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How the Efficiency of HVAC Equipment is Measured

An air conditioning technician performs an efficiency test of a residential outdoor unit in Plainfield, IN.

At Bassett Services in Plainfield, IN, we specialize in repairing, maintaining, and installing HVAC systems for our valued customers. As a homeowner or a business owner, you might be wondering how the efficiency of your heating and cooling equipment is measured. We’re here to help you get the answers you seek so you’re confident you’re buying the best unit for your needs. Understanding all of the efficiency ratings used in the industry is the key to purchasing the most energy-efficient HVAC systems. There are basically five efficiency ratings that every consumer should understand before purchasing any type of HVAC equipment.

Energy Efficiency Ratio (EER)

One way an HVAC unit’s energy can be measured is referred to as the Energy Efficiency Ratio. The EER is a measurement of an air conditioning system’s cooling power per unit of power consumed. It is calculated by dividing the cooling power provided by an air conditioner per hour by the number of watts of electricity that are consumed. The measurements taken on the hottest day of the season are typically used to calculate an air conditioner’s EER. Simply put, EER is intended to give consumers an idea of how much cooling power they can expect from an air conditioner for every dollar they spend on electricity.

Seasonal Energy Efficiency Ratio (SEER)

While EER only measures the energy efficiency of an air conditioner on the hottest day of the season, SEER provides the average efficiency for the entire season, making it a more reliable efficiency rating for air conditioners. SEER stands for Seasonal Energy Efficiency Ratio, and it is calculated by dividing the output power of an AC in BTUs over the season by the total energy consumed by the machine. SEER ratings for air conditioners range from 13 to 22, with the latter being the most energy-efficient unit. You can trust our professionals at Bassett Services to perform the calculations and determine how efficient your unit is with our excellent cooling services.

An exhausted man lying on a yellow sofa under an inefficient air conditioner near a woman with a hand fan in Plainfield, IN.

Energy Star

The Environmental Protection Agency developed this popular efficiency rating as a joint program with the Department of Energy. Energy Star-rated HVAC equipment is typically tested to determine its performance and energy efficiency to determine if it can provide consumers with excellent value while contributing to national energy savings. While these devices are slightly more expensive than their inefficient counterparts, the price difference is easily offset by the energy savings realized over time. The goal of the Energy Star program is to help customers and businesses save money and help protect the environment by choosing energy-efficient products and practices.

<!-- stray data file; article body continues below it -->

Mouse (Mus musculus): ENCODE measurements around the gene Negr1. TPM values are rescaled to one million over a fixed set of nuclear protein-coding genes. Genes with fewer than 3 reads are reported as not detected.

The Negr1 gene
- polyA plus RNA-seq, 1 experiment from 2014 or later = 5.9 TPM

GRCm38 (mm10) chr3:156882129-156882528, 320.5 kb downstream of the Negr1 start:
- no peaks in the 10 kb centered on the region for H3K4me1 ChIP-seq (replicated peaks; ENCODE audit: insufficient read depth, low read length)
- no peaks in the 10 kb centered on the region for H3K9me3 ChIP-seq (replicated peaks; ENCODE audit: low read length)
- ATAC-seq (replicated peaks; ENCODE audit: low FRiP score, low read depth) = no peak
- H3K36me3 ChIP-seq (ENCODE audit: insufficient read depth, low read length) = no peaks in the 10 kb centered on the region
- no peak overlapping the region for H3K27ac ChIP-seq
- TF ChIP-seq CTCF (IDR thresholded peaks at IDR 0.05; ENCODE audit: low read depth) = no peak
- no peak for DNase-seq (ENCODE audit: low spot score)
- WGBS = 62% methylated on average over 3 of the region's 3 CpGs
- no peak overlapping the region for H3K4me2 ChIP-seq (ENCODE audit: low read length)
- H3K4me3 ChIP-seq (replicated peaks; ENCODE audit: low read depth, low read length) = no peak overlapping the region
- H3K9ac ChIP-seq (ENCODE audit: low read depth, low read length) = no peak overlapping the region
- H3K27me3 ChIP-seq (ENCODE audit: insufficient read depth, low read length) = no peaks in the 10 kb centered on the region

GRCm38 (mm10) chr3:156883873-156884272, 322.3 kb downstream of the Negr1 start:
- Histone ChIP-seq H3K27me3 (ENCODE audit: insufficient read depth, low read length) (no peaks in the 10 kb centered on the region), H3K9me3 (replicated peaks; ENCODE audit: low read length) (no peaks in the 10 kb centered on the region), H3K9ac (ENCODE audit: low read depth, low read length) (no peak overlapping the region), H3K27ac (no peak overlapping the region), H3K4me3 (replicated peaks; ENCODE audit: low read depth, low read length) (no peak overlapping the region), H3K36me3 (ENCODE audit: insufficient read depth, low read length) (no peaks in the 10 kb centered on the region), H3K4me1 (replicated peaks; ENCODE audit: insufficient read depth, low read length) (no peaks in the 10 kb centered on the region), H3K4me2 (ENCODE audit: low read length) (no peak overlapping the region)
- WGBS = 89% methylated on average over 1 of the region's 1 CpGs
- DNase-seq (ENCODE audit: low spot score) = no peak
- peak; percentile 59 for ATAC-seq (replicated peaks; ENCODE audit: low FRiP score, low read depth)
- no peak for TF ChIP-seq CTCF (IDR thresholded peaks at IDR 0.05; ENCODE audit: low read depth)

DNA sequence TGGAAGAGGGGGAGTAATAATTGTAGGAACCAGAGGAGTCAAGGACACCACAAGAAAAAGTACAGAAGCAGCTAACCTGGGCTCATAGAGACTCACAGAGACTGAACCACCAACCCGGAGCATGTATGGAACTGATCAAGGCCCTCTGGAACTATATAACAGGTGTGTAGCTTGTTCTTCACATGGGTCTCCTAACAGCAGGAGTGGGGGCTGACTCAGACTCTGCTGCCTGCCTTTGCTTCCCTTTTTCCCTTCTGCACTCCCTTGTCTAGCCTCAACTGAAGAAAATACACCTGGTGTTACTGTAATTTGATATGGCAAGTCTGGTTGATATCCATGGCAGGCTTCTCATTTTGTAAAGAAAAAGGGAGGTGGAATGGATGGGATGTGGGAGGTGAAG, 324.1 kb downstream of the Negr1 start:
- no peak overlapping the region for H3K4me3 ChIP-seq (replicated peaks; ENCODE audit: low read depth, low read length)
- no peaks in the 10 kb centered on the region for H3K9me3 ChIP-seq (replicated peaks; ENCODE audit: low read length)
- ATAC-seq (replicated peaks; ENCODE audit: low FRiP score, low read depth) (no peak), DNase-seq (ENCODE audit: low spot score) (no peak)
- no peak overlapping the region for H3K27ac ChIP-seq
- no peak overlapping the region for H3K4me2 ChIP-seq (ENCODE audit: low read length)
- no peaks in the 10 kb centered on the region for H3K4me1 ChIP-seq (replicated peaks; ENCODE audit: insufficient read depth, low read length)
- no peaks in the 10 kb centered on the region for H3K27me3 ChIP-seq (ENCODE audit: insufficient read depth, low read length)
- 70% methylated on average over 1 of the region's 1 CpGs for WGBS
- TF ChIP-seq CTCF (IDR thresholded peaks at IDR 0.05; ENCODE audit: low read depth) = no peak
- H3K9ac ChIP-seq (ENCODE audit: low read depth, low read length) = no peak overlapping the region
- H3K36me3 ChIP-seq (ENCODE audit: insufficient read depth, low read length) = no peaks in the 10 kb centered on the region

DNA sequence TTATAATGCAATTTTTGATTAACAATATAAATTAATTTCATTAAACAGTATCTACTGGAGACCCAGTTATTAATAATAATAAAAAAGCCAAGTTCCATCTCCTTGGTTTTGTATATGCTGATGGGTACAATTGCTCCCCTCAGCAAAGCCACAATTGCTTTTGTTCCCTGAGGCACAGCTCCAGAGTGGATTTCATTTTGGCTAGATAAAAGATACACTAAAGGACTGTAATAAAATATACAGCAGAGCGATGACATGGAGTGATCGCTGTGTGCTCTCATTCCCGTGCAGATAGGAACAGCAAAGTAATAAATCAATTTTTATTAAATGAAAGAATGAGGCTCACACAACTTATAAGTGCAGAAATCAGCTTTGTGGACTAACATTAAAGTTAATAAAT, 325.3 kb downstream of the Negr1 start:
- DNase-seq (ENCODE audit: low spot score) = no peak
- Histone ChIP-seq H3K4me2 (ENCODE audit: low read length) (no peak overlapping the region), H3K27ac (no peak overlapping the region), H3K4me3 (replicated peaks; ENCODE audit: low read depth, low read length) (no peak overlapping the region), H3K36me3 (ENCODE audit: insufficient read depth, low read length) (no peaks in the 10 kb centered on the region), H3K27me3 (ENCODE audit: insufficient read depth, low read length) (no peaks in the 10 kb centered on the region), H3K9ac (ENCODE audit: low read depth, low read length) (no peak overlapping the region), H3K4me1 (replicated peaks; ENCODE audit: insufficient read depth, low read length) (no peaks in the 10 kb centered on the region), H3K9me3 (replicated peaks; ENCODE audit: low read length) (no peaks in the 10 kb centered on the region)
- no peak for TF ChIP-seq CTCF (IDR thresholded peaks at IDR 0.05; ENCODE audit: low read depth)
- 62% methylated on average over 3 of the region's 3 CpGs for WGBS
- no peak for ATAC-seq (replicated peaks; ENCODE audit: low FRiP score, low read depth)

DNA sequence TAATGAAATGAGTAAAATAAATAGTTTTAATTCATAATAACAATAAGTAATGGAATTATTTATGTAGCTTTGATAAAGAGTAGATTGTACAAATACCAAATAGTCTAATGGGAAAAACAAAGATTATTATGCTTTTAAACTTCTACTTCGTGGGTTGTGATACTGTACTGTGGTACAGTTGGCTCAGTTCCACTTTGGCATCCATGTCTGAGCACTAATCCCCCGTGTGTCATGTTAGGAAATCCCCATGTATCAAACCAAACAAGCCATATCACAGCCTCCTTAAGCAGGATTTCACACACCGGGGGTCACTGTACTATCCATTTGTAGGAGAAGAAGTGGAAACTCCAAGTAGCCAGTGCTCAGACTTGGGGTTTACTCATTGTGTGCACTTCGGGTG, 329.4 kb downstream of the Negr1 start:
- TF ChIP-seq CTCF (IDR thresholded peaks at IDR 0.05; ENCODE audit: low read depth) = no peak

Heating Seasonal Performance Factor (HSPF)

Another rating system to consider is called the Heating Seasonal Performance Factor (HSPF), which is a heating efficiency rating for heat pumps. This rating assesses the efficiency of a heat pump’s heating element. It is calculated by dividing the output heating power by the electrical energy input. The higher the rating, the more efficient the heat pump is, and a more efficient heat pump equals less energy use and an increase in savings throughout the life of your unit. In general, you should look for heat pumps with an HSPF rating between 8 and 10. For a heat pump to be awarded the Energy Star label, it must have at least a rating of 8.2 HSPF and also a SEER rating of 12 or more.

A young woman in a striped shirt holding two very dirty air filters in her home in Plainfield, IL.

Minimum Efficiency Reporting Value (MERV)

Minimum Efficiency Reporting Value, or MERV, is a classification for air filters used in HVAC equipment. MERVs measure a filter’s ability to capture larger particles of dust and debris. Smaller-holed filters are thought to be more efficient. The MERV rating scale ranges from 1 to 16, with 16 being the most efficient. This value is useful when comparing the performance of different kinds of filters to find the most effective one for your unit. This rating originated from a test method created by the American Society of Heating, Refrigerating, and Air Conditioning Engineers. Keep in mind that all filters will eventually need to be replaced so the unit can continue functioning properly. Contact our team today if you need your filters changed.

If you are wondering what the efficiency rating is for your current unit or you’re looking for the best new unit out there, consult with our experts at Bassett Services. We can help you get the best deal with our knowledge, expertise, and exceptional services. Call us at (317) 653-6993 today!

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